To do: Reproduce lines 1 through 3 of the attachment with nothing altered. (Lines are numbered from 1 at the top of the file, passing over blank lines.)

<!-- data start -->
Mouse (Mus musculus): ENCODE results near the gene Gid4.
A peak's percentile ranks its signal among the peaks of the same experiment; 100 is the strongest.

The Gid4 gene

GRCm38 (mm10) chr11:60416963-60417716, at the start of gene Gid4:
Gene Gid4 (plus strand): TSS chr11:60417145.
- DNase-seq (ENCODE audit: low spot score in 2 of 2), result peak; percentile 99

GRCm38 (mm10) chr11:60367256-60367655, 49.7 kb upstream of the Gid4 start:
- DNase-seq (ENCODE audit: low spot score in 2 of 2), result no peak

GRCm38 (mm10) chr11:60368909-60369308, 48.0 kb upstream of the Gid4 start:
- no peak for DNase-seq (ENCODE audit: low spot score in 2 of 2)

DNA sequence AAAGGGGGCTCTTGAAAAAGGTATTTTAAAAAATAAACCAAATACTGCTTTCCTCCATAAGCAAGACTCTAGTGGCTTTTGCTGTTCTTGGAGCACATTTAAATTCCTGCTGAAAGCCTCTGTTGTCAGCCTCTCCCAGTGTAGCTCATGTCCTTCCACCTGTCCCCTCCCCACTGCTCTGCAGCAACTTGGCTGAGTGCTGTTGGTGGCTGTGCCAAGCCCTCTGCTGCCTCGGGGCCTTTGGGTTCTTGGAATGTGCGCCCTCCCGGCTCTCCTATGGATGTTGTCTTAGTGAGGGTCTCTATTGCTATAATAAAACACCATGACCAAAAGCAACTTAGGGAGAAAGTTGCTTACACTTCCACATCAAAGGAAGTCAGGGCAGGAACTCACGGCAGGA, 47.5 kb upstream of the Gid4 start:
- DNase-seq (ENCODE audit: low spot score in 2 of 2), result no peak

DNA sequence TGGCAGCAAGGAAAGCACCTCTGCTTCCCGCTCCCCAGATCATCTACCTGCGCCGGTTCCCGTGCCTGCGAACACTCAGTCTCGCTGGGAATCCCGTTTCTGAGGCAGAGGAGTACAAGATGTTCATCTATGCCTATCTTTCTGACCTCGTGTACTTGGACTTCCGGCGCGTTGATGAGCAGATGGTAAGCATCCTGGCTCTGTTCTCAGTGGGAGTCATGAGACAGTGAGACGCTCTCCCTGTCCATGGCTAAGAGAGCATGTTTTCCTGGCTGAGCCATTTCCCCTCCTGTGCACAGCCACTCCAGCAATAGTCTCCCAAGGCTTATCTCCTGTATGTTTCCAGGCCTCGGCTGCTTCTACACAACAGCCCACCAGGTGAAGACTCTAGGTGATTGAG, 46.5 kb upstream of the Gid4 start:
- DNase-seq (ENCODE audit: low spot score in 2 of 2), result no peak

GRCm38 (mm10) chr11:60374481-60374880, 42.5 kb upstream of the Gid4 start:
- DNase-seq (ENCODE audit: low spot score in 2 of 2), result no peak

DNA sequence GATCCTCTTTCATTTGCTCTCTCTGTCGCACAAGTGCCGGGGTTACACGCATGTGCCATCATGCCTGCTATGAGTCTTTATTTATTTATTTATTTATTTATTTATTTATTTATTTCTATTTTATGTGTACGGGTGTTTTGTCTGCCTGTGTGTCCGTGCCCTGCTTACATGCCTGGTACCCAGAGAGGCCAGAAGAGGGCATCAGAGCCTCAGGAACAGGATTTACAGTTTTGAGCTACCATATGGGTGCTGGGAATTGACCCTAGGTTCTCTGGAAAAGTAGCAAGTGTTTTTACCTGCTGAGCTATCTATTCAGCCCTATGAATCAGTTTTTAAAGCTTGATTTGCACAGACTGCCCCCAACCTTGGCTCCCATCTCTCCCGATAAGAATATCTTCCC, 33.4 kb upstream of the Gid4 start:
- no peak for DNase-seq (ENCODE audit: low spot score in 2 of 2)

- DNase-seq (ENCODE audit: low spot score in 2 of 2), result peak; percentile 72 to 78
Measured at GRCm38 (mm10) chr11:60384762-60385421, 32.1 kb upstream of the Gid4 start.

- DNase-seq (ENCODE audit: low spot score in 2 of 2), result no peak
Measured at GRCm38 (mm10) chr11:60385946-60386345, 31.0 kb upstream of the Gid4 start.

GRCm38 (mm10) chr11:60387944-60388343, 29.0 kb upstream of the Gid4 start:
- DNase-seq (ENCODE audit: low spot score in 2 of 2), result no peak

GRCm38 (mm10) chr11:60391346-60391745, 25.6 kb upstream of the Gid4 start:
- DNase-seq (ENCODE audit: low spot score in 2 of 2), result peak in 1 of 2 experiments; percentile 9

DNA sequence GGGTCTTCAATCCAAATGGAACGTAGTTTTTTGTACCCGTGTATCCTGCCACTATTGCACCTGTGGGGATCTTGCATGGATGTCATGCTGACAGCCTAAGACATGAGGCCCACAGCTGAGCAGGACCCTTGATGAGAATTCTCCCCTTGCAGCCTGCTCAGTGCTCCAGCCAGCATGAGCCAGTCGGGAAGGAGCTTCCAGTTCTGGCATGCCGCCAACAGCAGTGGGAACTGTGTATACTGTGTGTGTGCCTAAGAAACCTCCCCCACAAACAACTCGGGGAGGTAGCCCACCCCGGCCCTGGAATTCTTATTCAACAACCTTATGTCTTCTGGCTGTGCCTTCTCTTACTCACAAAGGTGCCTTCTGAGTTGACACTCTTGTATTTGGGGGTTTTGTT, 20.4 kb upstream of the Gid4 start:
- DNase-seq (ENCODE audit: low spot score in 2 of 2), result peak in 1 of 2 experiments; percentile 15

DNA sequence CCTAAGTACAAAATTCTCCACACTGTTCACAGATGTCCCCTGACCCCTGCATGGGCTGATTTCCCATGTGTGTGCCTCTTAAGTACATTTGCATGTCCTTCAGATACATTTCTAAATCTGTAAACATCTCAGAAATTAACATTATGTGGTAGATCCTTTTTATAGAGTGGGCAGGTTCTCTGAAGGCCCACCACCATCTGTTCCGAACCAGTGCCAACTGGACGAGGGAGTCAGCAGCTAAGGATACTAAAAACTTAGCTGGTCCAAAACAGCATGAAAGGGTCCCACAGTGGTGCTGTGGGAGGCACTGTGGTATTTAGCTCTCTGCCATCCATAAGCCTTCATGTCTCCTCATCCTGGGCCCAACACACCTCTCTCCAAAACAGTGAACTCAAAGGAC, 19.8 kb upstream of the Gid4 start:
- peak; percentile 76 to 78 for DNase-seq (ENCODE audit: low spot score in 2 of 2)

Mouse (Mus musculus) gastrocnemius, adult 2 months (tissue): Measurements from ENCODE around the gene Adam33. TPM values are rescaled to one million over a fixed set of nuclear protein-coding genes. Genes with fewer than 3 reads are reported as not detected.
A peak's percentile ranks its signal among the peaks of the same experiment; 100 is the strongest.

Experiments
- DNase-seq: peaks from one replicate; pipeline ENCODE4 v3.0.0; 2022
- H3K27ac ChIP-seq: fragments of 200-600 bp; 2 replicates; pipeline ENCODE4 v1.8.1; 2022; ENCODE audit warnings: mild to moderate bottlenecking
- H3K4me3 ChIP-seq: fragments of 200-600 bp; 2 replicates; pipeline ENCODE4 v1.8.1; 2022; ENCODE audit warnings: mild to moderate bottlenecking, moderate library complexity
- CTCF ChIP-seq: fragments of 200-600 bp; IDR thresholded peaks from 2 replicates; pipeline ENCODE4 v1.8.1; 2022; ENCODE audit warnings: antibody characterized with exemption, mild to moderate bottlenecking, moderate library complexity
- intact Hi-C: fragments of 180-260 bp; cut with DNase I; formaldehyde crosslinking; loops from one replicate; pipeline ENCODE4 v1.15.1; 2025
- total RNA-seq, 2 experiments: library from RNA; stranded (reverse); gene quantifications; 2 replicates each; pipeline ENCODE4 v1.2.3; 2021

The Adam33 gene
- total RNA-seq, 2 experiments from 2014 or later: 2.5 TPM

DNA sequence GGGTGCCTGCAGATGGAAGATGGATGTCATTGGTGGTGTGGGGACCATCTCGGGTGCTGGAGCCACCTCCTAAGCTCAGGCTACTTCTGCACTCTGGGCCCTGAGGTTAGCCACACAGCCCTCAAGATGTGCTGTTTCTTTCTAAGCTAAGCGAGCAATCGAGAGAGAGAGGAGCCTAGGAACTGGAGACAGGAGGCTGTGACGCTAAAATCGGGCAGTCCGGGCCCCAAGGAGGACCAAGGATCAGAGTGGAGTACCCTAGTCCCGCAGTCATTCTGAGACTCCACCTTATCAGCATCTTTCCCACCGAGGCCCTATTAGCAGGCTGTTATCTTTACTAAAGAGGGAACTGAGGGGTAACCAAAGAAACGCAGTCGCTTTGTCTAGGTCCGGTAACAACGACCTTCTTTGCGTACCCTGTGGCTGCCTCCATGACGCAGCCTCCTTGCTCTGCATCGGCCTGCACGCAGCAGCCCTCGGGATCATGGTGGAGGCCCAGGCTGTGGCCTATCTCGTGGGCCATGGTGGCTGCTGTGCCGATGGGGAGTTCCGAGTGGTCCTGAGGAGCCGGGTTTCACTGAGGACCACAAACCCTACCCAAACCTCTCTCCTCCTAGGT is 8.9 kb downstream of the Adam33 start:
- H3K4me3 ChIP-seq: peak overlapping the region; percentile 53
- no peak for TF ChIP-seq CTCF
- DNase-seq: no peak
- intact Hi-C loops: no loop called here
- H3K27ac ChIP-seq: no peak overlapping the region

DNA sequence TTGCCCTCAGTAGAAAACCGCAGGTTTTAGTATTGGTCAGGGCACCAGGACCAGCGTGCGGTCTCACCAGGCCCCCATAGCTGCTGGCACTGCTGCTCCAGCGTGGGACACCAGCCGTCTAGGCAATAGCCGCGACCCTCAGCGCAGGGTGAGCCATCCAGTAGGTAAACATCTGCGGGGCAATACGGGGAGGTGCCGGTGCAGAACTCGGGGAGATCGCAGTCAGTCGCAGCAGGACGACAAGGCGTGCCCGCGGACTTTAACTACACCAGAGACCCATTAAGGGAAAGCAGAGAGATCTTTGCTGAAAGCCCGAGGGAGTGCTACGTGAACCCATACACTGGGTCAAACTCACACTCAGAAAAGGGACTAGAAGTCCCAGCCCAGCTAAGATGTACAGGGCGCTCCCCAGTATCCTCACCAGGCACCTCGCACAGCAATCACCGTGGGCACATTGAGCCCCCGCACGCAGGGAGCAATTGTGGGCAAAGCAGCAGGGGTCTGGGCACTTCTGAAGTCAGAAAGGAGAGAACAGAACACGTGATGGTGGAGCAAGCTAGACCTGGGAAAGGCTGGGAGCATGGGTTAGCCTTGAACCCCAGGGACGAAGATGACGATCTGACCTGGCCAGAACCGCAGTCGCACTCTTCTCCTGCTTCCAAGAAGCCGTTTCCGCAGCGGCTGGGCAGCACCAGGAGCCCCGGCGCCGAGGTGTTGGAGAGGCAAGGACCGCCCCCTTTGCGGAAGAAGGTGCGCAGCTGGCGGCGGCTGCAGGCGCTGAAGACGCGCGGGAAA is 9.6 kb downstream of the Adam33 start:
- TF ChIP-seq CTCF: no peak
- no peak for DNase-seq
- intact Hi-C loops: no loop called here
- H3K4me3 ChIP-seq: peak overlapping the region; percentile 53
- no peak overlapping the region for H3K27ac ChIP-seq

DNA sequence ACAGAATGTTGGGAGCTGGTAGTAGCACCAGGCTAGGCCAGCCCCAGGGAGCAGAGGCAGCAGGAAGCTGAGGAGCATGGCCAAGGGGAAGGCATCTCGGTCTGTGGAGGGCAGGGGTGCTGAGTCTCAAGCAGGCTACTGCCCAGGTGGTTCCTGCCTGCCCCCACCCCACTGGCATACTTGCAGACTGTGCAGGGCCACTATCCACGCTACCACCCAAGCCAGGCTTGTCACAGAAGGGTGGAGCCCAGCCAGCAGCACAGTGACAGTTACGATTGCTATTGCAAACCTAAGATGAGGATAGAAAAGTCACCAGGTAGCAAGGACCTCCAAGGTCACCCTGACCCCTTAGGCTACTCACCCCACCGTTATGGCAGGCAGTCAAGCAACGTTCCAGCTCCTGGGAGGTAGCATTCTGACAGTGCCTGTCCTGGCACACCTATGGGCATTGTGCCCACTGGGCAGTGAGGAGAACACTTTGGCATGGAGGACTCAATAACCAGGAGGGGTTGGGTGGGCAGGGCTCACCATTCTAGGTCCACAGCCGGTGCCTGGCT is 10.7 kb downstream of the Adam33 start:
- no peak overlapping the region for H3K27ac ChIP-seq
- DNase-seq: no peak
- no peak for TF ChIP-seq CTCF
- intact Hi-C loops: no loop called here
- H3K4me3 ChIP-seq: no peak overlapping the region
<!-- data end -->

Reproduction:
Mouse (Mus musculus): ENCODE results near the gene Gid4.
A peak's percentile ranks its signal among the peaks of the same experiment; 100 is the strongest.

The Gid4 gene